I have two questions related to time series forecasting with ARIMA:

  1. Does ARIMA require normally distributed errors or normally distributed input data ?
  2. Are there any assumptions on input time series data for ARIMA model and exogenous variables for ARIMAX model ?
  • 1
    $\begingroup$ It depends; you can estimate parameters without assuming normality, but inference such as hypothesis tests and confidence intervals are based on that assumption. $\endgroup$
    – Glen_b
    Dec 11, 2013 at 23:08
  • $\begingroup$ 1.Errors 2.Equal length I need at least 30 characters to post so I have these words here. $\endgroup$
    – Tom Reilly
    Dec 12, 2013 at 21:35
  • $\begingroup$ thanks so much. I'm not sure then why people transform input data when there is really no assumption on the data, rather the assumption is on errors. Any insights appreciated as textbooks don't provide these type of information. $\endgroup$
    – forecaster
    Dec 13, 2013 at 1:14
  • $\begingroup$ @forecaster In order to identify an ARIMA model via an AIC criteria or to formally test the significance of estimated parameters via a T test or an F test the residuals should not exhibit non-randomness. THe Gaussian assumptions have all to do with the model's error process and nothing to do with the distribution of the observed series. For sure the originally observed series is functionally related to the error process via the model BUT there are no parametric distributional requirements for the observed series. My comments are all supportive of Glen B's reflections. $\endgroup$
    – IrishStat
    Dec 16, 2013 at 14:23
  • $\begingroup$ @IrishStat, what is your take on having normally distributed errors is equivalent to having normally distributed observations for any linear time series model from Rob J. Hyndman's answer? $\endgroup$ Jun 2, 2019 at 11:12

3 Answers 3


First, having normally distributed errors is equivalent to having normally distributed observations for any linear time series model.

Second, it is not necessary to assume normality of errors. Often, maximum likelihood is used to estimate the parameters of the model, and then a Gaussian likelihood is used, but it gives good results even with non-normal data. Where normality of errors is often assumed is in using the AIC for order selection, and in computing prediction intervals.

There are several specifications of ARIMA models with exogenous variables, and more than one such specification has been called an ARIMAX model, so it is not possible to precisely answer your second question without you specifying the model more accurately. For discussion of some of the models, see http://robjhyndman.com/hyndsight/arimax/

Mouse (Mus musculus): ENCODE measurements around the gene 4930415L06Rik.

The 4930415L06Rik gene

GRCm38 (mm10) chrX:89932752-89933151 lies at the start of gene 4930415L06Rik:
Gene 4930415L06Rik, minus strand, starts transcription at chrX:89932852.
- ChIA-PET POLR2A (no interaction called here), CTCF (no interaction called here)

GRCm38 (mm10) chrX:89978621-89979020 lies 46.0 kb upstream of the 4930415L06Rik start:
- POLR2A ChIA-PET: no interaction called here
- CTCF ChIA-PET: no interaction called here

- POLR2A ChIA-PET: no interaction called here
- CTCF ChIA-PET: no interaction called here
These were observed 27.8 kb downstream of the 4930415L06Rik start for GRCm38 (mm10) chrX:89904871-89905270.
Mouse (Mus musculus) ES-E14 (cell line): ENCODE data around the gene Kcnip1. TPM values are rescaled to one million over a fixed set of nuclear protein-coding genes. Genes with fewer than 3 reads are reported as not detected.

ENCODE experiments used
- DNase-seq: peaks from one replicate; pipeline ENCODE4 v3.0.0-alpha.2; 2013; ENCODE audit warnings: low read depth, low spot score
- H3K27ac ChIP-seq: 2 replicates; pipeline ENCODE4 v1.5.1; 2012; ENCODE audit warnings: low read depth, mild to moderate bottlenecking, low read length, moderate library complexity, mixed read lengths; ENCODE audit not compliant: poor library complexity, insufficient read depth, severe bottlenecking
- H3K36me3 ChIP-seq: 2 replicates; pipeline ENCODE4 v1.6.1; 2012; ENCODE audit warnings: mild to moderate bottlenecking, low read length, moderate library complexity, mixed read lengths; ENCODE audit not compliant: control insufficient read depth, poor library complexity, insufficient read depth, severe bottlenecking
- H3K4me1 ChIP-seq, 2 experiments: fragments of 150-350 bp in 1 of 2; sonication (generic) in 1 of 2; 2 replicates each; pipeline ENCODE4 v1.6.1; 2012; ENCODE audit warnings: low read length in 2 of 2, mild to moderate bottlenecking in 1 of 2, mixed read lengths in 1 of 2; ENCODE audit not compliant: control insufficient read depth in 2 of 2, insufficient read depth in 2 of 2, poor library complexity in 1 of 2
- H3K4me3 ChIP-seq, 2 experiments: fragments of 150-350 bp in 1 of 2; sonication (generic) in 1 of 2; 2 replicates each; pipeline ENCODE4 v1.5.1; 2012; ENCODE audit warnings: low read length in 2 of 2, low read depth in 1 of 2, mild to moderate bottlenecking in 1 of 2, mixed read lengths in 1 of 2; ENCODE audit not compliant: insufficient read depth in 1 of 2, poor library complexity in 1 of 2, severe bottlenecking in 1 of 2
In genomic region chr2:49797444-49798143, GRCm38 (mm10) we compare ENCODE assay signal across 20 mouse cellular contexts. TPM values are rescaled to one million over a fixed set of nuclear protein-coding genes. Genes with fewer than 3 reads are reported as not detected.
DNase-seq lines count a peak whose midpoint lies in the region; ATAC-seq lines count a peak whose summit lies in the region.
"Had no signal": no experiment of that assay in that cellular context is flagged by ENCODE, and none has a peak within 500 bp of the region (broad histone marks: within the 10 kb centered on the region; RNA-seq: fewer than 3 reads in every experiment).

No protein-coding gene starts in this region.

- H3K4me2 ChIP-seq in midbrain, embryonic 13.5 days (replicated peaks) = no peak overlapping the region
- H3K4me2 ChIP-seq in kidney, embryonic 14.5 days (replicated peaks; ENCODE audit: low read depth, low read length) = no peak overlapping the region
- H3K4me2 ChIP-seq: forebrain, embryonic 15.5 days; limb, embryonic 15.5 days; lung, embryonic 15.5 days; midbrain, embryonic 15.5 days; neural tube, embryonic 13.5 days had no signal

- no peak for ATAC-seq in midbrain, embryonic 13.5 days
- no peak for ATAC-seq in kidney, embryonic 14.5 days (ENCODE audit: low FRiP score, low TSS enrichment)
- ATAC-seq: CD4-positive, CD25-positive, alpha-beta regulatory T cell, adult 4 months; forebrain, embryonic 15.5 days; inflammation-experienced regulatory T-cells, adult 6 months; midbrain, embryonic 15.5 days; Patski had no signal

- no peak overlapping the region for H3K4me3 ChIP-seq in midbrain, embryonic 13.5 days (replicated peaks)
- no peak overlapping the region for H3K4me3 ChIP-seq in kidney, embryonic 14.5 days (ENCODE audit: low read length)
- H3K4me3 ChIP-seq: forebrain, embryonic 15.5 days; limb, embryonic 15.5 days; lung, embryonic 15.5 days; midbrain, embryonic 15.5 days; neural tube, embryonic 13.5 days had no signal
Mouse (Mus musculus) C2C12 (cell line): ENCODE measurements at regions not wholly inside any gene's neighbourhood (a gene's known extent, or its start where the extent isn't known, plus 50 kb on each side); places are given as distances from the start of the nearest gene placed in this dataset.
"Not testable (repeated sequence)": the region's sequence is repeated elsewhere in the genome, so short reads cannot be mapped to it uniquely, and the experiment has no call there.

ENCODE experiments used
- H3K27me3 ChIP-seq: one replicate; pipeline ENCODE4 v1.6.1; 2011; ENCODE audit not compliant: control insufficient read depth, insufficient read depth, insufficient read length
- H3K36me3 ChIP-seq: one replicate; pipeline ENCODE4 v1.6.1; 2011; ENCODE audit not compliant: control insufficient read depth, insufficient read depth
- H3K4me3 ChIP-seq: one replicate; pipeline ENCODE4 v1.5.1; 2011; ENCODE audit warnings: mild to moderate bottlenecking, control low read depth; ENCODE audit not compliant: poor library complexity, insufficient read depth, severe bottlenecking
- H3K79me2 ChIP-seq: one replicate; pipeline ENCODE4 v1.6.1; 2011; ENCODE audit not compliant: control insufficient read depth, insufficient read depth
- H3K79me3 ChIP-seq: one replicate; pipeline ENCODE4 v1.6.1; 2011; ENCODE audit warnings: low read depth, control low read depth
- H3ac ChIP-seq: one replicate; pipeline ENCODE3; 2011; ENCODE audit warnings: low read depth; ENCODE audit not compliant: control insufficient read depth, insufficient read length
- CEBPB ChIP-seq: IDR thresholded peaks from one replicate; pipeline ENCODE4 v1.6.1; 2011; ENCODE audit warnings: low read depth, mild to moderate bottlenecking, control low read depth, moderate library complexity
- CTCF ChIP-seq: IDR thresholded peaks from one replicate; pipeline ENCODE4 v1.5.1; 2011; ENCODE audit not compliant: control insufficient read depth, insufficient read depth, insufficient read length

• $\begingroup$ Could you give any explanation why a Gaussian likelihood gives good results even with non-normal data? Or provide a reference? I understand how that works in a multiple regression but intuitively thought that ARIMA models may be more sensitive to deviations from normality (when normality is used in MLE). $\endgroup$ Mar 24, 2015 at 17:09
  • 1
    $\begingroup$ MLE with a Gaussian likelihood is asymptotically equivalent to least squares estimation. Minimizing the sum of squared errors should work ok for almost all distributions. $\endgroup$ Mar 24, 2015 at 23:27
  • $\begingroup$ I'm curious if it would for extreme values of sequences. For example, could I use ARIMA to predict the maximum price of a stock over 10 minute intervals? (Assuming the stock movement is not a totally random walk) $\endgroup$ May 18, 2015 at 0:15

No -- the paper Maximum Likelihood Estimates of Non-Gaussian ARMA Models studies ARMA models with Student-t and Laplace distributed errors. Here is the abstract:

"We consider an approximate maximum likelihood algorithm for estimating parameters of possibly non-causal and non-invertible autoregressive moving average processes driven by independent identically distributed non-Gaussian noise. The normalized approximate maximum likelihood estimate has a global maximum which is consistent and ecient. The estimates and their associated asymptotic covariance matrix are calculated with a subroutine implemented in FORTRAN 77."


To answer your first question and to quote from [1],

Mathematics tell us that linear predictor can be optimal only when the process is Gaussian. When the process is non-Gaussian, a better predictor may be given by a non-linear dynamic model (Masani and Wiener, 1959).

Why statisticians, both young and old, keep themselves silent about it I do not know.


[1] Ozaki, T. & Iino, M. An innovation approach to non-Gaussian time series analysis Journal of Applied Probability, 2001, 38, 78-92

  • $\begingroup$ And yes, strictly speaking, ARIMA models are linear because their parameters are linear. $\endgroup$ Jun 3, 2019 at 15:12

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